SMU defeated Louisiana Tech Bulldogs at home, 38-14.
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Preston Stone – 23/37 (62.1%), 248 yards, 6.7 Y/A, 3 TD, 0 INT, 67.0 QBR
LJ Johnson, Jr. – 14 carries, 128 yards, 9.1 avg, 1 TD, 67 long
Jaylan Knighton – 17 carries, 64 yards, 3.8 avg, 0 TD, 12 long
Jordan Hudson – 2 catches, 72 yards, 36.0 avg, 1 TD, 67 long
RJ Maryland – 5 catches, 58 yards, 11.6 avg, 1 TD, 25 long
Isaiah Nwokobia – 6 tackles
Bryan Massey – 5 tackles
Elijah Roberts – 4 tackles, 1 sack, 2 TFL
Alexander Kilgore – 3 tackles, 2 sack, 2 TFL
JaQwondis Burns – 3 tackles, 1 sack, TFL
Kori Robertson – 2 tackles, 1 INT, 1 TD
After jumping out to a quick 14-0 lead and then building to a 31-0 halftime score, SMU took the foot off the gas and settled for a 38-14 victory over the Bulldogs of Louisiana Tech in the I-20 cross-border matchup.
While the box score may look like a total beatdown, when taking a deeper look, the perception of the game changes a bit.
Fueled by three big offensive plays, including a 67 yard run and a 67 yard catch, and a big man pick-6 by former Sooner Kori Roberson, SMU lived by the explosive play and not the consistent play. The three offensive plays of 67, 67, and 43 yards together accounted for 39% of the entire offensive production for the day.
It’s difficult to play this game because it can be used against you too. But in some fun with those numbers… if you remove the one long run by LJ Johnson, Jr. for 67 yards, SMU tallied 40 carries for 142 yards at a suboptimal 3.5 yards per carry. And if you take out Jordan Hudson’s long haul, Preston Stone’s performance drops to 22/36 (61%) and 181 yards, leading to a very poor 5.0 yards per attempt.
Preston Stone is talented (#111 overall, #15 QB in the 2021 composite) but has not played a lot in his career before this season. He may not be above-average in height (6’1″), but the 219 pound QB from Dallas is sturdy and has some athletic ability. While not as fast or as talented as a runner, his build isn’t all that different from Jackson Arnold. He added 2 rushing touchdowns to his 2 passing touchdowns in limited action in 2022 as a redshirt freshman.
Stone clearly has arm talent, as shown by his recruiting ranking coming out of Parish Episcopal. But his inexperience so far did show some limitations last week. His footwork could use some work, something that somewhat limited his efficiency. But he does like to throw the ball downfield, as evidenced by a few deep balls, including a successful 67 yard linkup with Hudson for a touchdown. If you give him some space, he has the arm to make you pay.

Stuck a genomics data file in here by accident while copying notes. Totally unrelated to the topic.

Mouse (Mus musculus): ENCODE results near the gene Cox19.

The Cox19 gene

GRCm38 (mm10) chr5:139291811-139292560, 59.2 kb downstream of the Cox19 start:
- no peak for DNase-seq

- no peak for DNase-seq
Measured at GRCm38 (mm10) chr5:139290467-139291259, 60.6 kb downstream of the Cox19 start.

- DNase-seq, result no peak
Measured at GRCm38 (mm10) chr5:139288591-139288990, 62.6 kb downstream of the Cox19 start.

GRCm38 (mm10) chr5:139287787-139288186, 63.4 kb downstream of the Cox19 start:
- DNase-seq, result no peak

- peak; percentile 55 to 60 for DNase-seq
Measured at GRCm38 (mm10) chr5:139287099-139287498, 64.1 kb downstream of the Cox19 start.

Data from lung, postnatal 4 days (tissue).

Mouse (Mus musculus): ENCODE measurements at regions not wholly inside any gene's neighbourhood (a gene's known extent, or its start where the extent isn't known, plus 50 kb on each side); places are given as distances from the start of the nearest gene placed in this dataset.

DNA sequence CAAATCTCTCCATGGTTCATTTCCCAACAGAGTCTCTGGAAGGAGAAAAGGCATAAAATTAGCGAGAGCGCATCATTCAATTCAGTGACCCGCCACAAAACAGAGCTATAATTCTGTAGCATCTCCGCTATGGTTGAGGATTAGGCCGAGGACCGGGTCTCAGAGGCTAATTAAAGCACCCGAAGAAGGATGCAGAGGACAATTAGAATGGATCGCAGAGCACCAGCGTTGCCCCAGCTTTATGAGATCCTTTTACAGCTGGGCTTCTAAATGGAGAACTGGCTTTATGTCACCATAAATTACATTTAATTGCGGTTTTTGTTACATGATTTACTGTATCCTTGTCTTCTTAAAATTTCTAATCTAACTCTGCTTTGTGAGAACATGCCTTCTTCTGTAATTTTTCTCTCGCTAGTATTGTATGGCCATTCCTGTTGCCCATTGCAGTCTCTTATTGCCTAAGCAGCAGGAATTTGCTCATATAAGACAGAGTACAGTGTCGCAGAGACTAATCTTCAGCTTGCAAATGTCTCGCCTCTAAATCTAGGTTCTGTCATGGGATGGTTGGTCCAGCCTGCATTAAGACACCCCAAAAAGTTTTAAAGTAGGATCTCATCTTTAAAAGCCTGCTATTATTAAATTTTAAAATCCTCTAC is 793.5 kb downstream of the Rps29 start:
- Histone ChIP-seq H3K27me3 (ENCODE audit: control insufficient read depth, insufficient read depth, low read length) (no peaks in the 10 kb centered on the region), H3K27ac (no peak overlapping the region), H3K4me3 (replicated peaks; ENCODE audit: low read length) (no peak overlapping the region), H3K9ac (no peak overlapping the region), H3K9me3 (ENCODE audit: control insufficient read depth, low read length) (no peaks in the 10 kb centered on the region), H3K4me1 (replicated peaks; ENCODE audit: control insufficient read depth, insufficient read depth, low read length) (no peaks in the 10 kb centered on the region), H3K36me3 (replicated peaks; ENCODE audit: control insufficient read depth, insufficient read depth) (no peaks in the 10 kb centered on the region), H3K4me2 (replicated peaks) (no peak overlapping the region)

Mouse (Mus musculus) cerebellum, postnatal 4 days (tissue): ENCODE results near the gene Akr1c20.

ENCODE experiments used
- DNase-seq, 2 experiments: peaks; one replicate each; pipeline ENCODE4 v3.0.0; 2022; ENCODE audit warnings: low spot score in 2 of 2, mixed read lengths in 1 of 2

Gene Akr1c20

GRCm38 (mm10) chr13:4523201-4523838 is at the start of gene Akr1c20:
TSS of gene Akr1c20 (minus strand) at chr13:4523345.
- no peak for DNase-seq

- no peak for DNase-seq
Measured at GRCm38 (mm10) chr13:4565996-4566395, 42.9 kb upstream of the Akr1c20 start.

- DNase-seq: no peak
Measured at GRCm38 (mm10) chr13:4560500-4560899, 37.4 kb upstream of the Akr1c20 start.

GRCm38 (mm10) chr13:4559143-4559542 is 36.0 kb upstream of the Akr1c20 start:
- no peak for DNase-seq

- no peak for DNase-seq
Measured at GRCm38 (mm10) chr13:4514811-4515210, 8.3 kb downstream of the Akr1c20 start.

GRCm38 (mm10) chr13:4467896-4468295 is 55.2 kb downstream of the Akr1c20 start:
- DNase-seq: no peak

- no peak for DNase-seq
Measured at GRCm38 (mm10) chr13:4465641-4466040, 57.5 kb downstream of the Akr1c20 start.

However, SMU’s offensive tackles are a weak link. Expect a big game from the defensive ends tomorrow. If not, there may be more questions at DL than previously thought. They expect to hit Stone early and often, generating multiple sacks and tackles for loss.
OU’s defense generated 16 pressures on 27 passes against Arkansas State. On those 16 pressures, they were credited with 12 hurries and 3 QBH along with the lone sack from Ethan Downs. Those are some productive numbers even without a lot of sacks, and the play itself looked better player by player after further review. But we will need to see more tomorrow against an overmatched SMU offensive line group.
The receivers at SMU have historically been pretty good for a mid-major program, a roster that includes current pros Courtland Sutton, Cole Beasley, and rookie Rashee Rice, who flashed in his first action in Kansas City last night. But the WR talent on this roster does not jump off the screen outside of former Sooner commit Jordan Hudson.
Hudson, the former #92 overall recruit in the 2022 class out of Garland, was committed to Lincoln Riley’s Sooner program for nearly a year, and then went on a bit of a ride before arriving on the Hilltop. Heavily recruited by Ra’Shaad Samples when Samples was coaching for SMU, Hudson committed to SMU and looked to sign originally. But when Samples left Dallas for Fort Worth with Sonny Dykes, Hudson soon followed, signing with TCU. Lasting only one season, Hudson transferred to SMU and entered the season top on the depth chart.